In the first three stanzas, the persona sets the scene and describes the voracious, ruthless nature of this fish. In these stanzas, the fish and its environment occupy the center of attention. “Pike, three inches long, perfect
Pike in all parts, green tigering the gold.
Killers from the egg: the malevolent aged grin.
They dance on the surface among the flies.
Or move, stunned by their own grandeur,
Over a bed of emerald, silhouette
Of submarine delicacy and horror.
A hundred feet long in their world.
In ponds, under the heat-struck lily pads-
Gloom of their stillness:
Logged on last year's black leaves, watching upwards.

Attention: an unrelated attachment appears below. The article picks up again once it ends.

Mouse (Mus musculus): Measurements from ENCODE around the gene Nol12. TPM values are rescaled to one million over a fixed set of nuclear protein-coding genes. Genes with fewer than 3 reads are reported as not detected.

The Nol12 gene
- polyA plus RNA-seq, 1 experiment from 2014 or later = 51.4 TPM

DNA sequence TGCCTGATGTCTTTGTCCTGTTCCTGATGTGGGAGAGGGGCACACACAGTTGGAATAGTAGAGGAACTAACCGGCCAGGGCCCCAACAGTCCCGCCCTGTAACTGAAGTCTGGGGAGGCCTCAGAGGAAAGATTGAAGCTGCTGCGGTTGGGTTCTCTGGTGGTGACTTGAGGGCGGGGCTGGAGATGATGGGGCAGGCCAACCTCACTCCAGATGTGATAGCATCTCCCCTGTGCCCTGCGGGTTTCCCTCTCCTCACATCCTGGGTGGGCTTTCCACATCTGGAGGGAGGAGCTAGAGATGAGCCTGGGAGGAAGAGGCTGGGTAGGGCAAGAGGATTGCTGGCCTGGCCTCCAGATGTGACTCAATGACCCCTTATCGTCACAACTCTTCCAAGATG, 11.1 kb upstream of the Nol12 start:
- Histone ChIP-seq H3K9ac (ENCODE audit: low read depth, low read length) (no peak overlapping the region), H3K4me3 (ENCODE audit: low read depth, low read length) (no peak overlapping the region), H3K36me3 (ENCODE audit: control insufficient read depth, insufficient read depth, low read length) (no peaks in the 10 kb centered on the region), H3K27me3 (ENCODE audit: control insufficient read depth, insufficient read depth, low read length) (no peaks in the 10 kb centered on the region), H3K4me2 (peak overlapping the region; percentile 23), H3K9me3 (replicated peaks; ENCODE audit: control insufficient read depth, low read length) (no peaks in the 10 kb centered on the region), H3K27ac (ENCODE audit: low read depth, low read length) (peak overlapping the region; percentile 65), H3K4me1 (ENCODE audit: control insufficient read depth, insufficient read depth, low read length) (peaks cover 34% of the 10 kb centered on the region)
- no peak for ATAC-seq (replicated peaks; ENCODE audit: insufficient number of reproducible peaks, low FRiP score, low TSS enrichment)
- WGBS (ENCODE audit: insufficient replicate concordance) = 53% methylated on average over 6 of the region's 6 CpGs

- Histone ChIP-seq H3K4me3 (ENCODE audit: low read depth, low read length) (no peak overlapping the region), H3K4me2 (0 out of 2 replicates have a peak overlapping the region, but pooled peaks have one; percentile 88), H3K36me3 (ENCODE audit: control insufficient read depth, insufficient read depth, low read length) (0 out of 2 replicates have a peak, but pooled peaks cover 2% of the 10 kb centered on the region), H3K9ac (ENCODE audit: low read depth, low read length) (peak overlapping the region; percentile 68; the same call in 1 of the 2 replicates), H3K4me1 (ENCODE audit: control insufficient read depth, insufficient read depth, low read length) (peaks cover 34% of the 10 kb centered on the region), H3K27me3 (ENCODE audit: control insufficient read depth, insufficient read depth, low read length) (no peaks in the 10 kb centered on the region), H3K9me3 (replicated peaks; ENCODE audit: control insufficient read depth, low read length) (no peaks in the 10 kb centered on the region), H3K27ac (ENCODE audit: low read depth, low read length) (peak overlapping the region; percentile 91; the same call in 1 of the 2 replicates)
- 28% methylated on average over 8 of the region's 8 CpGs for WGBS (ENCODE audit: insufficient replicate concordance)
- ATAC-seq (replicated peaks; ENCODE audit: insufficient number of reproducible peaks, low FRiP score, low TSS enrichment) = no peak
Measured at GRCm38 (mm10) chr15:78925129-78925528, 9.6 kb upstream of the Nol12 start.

Or hung in an amber cavern of weeds…”
Further ahead, we see that the persona begins to expand towards the predatory nature of the pike, by vividly describing it as it moves along. At first, there are three fish present, but then suddenly, there are only two. The persona tells us that the pike grows larger in its size, when one of the fish disappears. This illustrates the fact that one of the pike has eaten one of its fellow fish. Then, the fish advances onwards to the next fish, its next prey, and gulps it down too, coldly and heartlessly, without feeling even the least bit upset over the fact that it ate its own kind. “…Three we kept behind glass,
Jungled in weed: three inches, four,
And four and a half: red fry to them-
Suddenly there were two. Finally one
with a sag belly and the grin it was born with.
And indeed they spare nobody.
Two, six pounds each, over two feet long
High and dry and dead in the willow-herb-
One jammed past its gills down the other's gullet:
The outside eye stared: as a vice locks-